Twenty adverse events occurred for a rate of 3.1% that included a dislocated lens with IOL exchange or repositioning, retained and dropped lens fragments, wound leakage, capsular tear alone, capsular tear and anterior vitrectomy, macular puckering postoperatively, and retinal detachment postoperatively.
“A higher incidence of complications was seen when pupillary dilating devices were used (11.1% with rings and hooks versus 2.5% with no devices, p = 0.001), and a lower incidence of complications occurred in the drug combination group compared with the epinephrine group (1.1% versus 4.5%, respectively, p = 0.018),” he said.
When the complications data were analyzed for all patients, Dr. Donnenfeld reported, “Complications occurred most frequently when both mydriatic-assist devices were used in conjunction without the drug combination; conversely, complications occurred least frequently when the drug combination was administered concurrently without a mydriatic-assist device.”
In the 53 patients who had a history of use of alpha-1 adrenergic antagonists, the use of the drug combination was associated with a lower dependence on mydriatic assist devices.
There was a significant improvement in the mean BCVA day 1 postoperatively in the age-matched patients who received the drug combination compared with those who received epinephrine. For patients aged 69 to 76 years, the respective BCVA was 0.44 ± 0.08 versus 0.38 ± 0.10, and for those aged 76 to 92 years, the respective BCVA was 0.34 ± 0.06 versus 0.23 ± 0.08 (p < 0.001).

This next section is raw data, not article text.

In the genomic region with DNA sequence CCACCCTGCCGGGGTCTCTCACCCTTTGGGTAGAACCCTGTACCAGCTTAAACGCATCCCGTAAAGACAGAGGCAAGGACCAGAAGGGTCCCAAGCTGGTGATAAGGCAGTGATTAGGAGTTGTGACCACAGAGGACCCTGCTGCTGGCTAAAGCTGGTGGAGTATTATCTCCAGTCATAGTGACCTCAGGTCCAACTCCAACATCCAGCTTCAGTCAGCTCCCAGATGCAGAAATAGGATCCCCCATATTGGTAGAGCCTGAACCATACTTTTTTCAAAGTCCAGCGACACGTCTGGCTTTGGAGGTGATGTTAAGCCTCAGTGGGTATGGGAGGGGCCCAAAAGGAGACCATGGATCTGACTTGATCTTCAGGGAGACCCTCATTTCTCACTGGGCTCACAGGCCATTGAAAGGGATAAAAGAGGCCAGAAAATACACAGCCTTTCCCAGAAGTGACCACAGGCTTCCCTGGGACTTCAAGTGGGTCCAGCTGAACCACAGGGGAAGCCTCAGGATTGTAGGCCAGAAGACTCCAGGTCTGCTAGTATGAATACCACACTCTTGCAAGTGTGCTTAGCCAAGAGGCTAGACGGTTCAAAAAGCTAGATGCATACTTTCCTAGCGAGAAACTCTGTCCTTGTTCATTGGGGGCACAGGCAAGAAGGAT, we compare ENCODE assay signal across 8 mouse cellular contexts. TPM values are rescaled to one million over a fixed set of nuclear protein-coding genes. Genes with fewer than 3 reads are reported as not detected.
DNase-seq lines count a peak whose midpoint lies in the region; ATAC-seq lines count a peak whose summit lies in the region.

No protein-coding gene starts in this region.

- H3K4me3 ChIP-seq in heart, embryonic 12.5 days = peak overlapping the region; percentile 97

In the age-matched patients, a significant improvement was seen in UCVA on day 1 postoperatively in patients who received the drug combination.
The differences between the two study groups increased with increasing patient age, such that in those 62 to 68 years, the respective visual acuities in the drug combination group and epinephrine group were 0.428 and 0.395, in those 69 to 75 years, 0.443 and 0.383, and in those 76 to 92 years 0.339 and 0.227 (p = 0.003).
Dr. Donnenfeld summarized, “When compared to intracameral epinephrine, intracameral phenylephrine/ketorolac administration was associated with statistically significant decreases in intraoperative and postoperative complications, decreased use of pupillary dilating devices, improved UCVA on day 1 postoperatively, and decreased surgical time.”